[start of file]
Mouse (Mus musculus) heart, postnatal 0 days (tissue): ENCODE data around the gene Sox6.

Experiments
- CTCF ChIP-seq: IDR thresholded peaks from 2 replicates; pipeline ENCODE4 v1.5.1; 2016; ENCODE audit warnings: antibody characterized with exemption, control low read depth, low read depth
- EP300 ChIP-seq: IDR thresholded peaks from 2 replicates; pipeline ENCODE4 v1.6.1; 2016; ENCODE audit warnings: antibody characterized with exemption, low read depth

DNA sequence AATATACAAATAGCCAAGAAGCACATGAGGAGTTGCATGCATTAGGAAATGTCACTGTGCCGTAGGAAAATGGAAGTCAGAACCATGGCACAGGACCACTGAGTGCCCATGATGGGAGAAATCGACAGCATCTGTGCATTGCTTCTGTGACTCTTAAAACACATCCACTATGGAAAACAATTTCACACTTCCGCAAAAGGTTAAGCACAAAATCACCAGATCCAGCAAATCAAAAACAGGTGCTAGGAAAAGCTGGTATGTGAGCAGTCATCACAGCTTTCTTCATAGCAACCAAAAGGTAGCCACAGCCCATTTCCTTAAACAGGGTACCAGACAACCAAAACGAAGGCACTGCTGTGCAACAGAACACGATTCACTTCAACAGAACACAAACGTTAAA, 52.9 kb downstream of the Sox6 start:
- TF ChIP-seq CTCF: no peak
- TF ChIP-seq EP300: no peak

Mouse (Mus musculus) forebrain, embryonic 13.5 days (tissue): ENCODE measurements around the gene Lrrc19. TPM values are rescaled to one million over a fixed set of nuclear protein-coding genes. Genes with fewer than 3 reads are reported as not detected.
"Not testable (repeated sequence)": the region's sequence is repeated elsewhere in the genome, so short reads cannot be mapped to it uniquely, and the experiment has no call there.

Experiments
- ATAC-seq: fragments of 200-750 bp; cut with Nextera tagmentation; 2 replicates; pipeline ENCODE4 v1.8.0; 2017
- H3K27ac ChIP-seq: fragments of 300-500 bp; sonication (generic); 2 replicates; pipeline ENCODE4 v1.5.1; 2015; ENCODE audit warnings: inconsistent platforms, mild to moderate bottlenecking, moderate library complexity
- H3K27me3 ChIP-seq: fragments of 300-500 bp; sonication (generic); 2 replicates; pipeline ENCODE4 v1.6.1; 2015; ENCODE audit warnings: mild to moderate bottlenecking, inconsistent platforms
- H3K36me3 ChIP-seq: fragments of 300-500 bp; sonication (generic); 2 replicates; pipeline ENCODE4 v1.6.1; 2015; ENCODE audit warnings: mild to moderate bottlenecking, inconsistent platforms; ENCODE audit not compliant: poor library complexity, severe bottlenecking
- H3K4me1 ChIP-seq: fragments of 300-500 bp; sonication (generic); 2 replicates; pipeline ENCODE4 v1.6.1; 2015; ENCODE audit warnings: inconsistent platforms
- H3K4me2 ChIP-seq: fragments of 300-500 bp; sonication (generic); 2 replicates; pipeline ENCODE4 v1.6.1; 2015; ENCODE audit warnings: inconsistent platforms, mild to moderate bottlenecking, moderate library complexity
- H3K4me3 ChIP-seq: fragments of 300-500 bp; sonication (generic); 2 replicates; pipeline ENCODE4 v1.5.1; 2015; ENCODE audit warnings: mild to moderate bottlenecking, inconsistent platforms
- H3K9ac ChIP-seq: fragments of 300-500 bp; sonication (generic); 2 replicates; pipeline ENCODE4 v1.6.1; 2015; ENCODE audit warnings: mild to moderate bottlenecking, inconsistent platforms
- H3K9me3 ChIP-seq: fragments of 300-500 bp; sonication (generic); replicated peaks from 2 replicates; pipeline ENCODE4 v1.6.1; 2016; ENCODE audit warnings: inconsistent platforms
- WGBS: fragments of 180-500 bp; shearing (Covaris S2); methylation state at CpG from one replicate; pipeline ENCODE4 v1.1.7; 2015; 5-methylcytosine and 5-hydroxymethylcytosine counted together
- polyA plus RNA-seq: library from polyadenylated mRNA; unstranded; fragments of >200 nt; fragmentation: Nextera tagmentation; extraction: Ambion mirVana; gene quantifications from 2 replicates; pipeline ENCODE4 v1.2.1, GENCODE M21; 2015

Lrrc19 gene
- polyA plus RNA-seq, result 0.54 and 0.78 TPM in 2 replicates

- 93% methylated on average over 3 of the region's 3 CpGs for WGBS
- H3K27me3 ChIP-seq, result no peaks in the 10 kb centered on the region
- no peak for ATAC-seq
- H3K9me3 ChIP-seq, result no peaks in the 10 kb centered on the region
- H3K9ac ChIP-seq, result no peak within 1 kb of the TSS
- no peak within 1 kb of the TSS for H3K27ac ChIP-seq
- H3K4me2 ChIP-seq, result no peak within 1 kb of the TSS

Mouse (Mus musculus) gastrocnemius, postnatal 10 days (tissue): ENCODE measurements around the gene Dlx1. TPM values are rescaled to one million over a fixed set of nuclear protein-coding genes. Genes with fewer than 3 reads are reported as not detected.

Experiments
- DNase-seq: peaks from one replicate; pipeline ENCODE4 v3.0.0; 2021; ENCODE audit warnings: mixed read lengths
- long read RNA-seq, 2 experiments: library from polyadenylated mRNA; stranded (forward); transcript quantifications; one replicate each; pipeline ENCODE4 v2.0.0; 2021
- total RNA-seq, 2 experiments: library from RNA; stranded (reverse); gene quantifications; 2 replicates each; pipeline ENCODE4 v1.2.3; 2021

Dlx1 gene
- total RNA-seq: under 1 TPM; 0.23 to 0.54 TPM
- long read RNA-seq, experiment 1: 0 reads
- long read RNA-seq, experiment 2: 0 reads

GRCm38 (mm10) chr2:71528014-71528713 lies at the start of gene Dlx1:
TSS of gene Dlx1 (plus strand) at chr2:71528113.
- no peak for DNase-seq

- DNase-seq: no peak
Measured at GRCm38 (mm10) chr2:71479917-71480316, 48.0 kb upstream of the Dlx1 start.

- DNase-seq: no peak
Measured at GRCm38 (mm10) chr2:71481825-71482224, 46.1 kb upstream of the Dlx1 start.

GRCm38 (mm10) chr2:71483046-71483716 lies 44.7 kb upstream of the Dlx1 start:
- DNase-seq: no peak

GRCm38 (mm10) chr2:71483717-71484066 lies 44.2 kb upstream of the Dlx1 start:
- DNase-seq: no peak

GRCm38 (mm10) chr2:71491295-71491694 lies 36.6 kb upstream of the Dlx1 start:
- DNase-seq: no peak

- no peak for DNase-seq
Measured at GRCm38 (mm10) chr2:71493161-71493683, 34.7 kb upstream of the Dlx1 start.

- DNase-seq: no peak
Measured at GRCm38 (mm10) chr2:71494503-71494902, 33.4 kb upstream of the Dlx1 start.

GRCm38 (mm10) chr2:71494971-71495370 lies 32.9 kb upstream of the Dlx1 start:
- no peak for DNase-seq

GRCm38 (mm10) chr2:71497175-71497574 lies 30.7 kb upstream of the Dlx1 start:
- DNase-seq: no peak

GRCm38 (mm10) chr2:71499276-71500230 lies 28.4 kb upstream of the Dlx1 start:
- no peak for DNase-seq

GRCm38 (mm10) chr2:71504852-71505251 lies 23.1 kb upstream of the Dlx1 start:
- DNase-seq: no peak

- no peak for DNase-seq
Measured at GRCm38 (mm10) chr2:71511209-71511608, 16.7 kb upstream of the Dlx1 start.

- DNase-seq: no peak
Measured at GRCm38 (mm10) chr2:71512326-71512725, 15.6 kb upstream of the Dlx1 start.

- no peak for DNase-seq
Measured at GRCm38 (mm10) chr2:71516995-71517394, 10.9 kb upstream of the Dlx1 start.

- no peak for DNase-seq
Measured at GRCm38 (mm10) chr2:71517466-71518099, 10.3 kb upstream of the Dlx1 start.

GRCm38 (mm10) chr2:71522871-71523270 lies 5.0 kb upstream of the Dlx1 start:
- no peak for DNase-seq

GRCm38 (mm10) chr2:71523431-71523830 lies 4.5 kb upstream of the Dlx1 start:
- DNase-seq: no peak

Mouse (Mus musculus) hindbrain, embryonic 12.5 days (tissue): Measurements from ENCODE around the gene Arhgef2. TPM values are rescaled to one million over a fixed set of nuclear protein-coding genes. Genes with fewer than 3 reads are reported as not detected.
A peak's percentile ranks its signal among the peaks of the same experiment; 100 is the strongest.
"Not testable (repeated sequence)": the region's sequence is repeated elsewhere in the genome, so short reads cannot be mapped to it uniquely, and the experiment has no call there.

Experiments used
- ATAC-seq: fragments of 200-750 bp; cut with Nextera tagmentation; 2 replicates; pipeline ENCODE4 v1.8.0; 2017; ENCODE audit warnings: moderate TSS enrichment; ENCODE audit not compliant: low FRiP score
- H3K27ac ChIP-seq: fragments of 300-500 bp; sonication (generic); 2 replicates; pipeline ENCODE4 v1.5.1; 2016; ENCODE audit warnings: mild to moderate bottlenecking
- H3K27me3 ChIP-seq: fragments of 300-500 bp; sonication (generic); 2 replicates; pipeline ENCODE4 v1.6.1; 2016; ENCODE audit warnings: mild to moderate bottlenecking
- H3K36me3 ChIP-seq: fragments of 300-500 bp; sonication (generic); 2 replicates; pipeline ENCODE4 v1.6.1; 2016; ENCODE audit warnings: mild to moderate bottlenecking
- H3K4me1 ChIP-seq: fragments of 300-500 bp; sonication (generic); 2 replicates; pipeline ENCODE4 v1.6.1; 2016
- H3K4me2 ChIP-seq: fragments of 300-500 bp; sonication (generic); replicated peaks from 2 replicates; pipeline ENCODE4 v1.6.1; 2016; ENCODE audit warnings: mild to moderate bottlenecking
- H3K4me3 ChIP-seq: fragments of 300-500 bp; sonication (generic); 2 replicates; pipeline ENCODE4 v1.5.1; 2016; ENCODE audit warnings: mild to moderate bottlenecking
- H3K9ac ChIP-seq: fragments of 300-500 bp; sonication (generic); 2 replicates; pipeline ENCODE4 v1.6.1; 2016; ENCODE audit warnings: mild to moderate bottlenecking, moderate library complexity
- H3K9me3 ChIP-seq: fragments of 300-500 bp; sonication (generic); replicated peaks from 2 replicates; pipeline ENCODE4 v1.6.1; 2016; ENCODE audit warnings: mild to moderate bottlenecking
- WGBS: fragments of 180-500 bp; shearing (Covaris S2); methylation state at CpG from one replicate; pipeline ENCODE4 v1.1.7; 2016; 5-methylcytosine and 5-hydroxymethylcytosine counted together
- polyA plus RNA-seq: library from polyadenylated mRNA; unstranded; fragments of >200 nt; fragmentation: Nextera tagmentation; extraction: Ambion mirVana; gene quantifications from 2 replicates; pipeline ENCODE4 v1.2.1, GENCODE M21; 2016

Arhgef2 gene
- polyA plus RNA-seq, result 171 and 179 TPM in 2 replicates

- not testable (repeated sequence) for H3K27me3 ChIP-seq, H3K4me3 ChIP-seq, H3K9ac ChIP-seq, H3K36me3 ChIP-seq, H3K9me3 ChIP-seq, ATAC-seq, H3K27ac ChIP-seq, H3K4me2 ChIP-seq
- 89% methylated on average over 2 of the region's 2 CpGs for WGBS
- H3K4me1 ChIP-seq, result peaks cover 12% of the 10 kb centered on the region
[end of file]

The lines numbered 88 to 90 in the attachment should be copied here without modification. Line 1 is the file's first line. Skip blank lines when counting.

- H3K9ac ChIP-seq: fragments of 300-500 bp; sonication (generic); 2 replicates; pipeline ENCODE4 v1.6.1; 2016; ENCODE audit warnings: mild to moderate bottlenecking, moderate library complexity
- H3K9me3 ChIP-seq: fragments of 300-500 bp; sonication (generic); replicated peaks from 2 replicates; pipeline ENCODE4 v1.6.1; 2016; ENCODE audit warnings: mild to moderate bottlenecking
- WGBS: fragments of 180-500 bp; shearing (Covaris S2); methylation state at CpG from one replicate; pipeline ENCODE4 v1.1.7; 2016; 5-methylcytosine and 5-hydroxymethylcytosine counted together